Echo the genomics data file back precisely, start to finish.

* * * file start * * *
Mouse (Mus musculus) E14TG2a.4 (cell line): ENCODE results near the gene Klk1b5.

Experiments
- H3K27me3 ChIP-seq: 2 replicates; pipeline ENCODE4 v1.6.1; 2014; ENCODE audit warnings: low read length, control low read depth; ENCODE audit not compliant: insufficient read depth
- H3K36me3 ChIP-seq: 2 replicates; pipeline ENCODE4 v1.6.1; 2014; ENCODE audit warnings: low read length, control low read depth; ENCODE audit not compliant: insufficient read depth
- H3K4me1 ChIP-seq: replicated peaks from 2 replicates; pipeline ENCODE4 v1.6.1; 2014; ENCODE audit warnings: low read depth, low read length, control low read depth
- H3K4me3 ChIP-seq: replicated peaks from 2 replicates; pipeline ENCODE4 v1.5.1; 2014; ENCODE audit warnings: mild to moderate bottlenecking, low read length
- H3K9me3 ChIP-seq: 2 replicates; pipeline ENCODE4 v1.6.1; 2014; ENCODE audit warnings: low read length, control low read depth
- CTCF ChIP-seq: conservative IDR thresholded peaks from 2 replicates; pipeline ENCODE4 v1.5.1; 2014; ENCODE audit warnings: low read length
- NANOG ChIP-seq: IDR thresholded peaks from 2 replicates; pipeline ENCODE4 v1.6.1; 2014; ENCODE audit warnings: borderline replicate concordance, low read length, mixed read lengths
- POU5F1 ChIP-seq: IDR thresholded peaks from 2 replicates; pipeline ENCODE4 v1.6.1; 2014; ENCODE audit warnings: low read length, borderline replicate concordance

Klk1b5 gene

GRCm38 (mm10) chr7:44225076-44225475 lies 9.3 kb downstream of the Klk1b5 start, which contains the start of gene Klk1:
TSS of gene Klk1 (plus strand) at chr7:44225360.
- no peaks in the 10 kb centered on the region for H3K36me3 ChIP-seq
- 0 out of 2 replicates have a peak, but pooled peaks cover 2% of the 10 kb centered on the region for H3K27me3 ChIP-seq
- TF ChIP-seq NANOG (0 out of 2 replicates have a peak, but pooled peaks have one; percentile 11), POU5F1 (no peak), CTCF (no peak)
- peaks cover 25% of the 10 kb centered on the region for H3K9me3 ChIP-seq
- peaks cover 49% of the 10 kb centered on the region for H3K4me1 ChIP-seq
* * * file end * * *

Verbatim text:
Mouse (Mus musculus) E14TG2a.4 (cell line): ENCODE results near the gene Klk1b5.

Experiments
- H3K27me3 ChIP-seq: 2 replicates; pipeline ENCODE4 v1.6.1; 2014; ENCODE audit warnings: low read length, control low read depth; ENCODE audit not compliant: insufficient read depth
- H3K36me3 ChIP-seq: 2 replicates; pipeline ENCODE4 v1.6.1; 2014; ENCODE audit warnings: low read length, control low read depth; ENCODE audit not compliant: insufficient read depth
- H3K4me1 ChIP-seq: replicated peaks from 2 replicates; pipeline ENCODE4 v1.6.1; 2014; ENCODE audit warnings: low read depth, low read length, control low read depth
- H3K4me3 ChIP-seq: replicated peaks from 2 replicates; pipeline ENCODE4 v1.5.1; 2014; ENCODE audit warnings: mild to moderate bottlenecking, low read length
- H3K9me3 ChIP-seq: 2 replicates; pipeline ENCODE4 v1.6.1; 2014; ENCODE audit warnings: low read length, control low read depth
- CTCF ChIP-seq: conservative IDR thresholded peaks from 2 replicates; pipeline ENCODE4 v1.5.1; 2014; ENCODE audit warnings: low read length
- NANOG ChIP-seq: IDR thresholded peaks from 2 replicates; pipeline ENCODE4 v1.6.1; 2014; ENCODE audit warnings: borderline replicate concordance, low read length, mixed read lengths
- POU5F1 ChIP-seq: IDR thresholded peaks from 2 replicates; pipeline ENCODE4 v1.6.1; 2014; ENCODE audit warnings: low read length, borderline replicate concordance

Klk1b5 gene

GRCm38 (mm10) chr7:44225076-44225475 lies 9.3 kb downstream of the Klk1b5 start, which contains the start of gene Klk1:
TSS of gene Klk1 (plus strand) at chr7:44225360.
- no peaks in the 10 kb centered on the region for H3K36me3 ChIP-seq
- 0 out of 2 replicates have a peak, but pooled peaks cover 2% of the 10 kb centered on the region for H3K27me3 ChIP-seq
- TF ChIP-seq NANOG (0 out of 2 replicates have a peak, but pooled peaks have one; percentile 11), POU5F1 (no peak), CTCF (no peak)
- peaks cover 25% of the 10 kb centered on the region for H3K9me3 ChIP-seq
- peaks cover 49% of the 10 kb centered on the region for H3K4me1 ChIP-seq